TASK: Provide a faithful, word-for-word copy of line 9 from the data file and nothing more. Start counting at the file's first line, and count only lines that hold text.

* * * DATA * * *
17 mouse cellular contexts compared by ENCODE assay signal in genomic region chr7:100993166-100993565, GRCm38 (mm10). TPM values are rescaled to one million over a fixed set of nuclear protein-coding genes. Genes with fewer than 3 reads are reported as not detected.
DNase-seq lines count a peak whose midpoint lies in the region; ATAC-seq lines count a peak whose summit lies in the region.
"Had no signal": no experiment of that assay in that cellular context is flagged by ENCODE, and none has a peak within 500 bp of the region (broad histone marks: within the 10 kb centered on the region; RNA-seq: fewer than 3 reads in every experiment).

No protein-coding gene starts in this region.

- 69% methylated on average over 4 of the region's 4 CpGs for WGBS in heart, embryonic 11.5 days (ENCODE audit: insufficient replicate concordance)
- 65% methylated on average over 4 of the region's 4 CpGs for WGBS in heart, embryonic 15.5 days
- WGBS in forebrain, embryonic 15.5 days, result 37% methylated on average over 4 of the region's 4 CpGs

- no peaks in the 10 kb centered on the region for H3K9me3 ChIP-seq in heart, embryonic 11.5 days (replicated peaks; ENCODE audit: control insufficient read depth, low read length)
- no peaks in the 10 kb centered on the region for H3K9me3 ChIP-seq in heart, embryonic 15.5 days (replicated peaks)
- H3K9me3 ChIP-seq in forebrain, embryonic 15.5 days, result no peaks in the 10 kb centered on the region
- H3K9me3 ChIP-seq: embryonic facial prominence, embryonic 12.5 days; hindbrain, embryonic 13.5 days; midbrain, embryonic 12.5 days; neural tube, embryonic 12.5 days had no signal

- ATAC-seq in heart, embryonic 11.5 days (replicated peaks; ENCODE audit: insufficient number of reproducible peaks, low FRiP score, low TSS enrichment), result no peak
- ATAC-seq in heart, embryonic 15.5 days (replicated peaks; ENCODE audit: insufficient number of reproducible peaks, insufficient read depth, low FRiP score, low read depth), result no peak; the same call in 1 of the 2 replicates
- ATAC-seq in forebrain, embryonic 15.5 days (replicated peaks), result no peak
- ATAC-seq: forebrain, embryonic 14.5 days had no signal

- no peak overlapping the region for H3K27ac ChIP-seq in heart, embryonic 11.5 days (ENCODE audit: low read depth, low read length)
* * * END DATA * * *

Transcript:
- no peaks in the 10 kb centered on the region for H3K9me3 ChIP-seq in heart, embryonic 15.5 days (replicated peaks)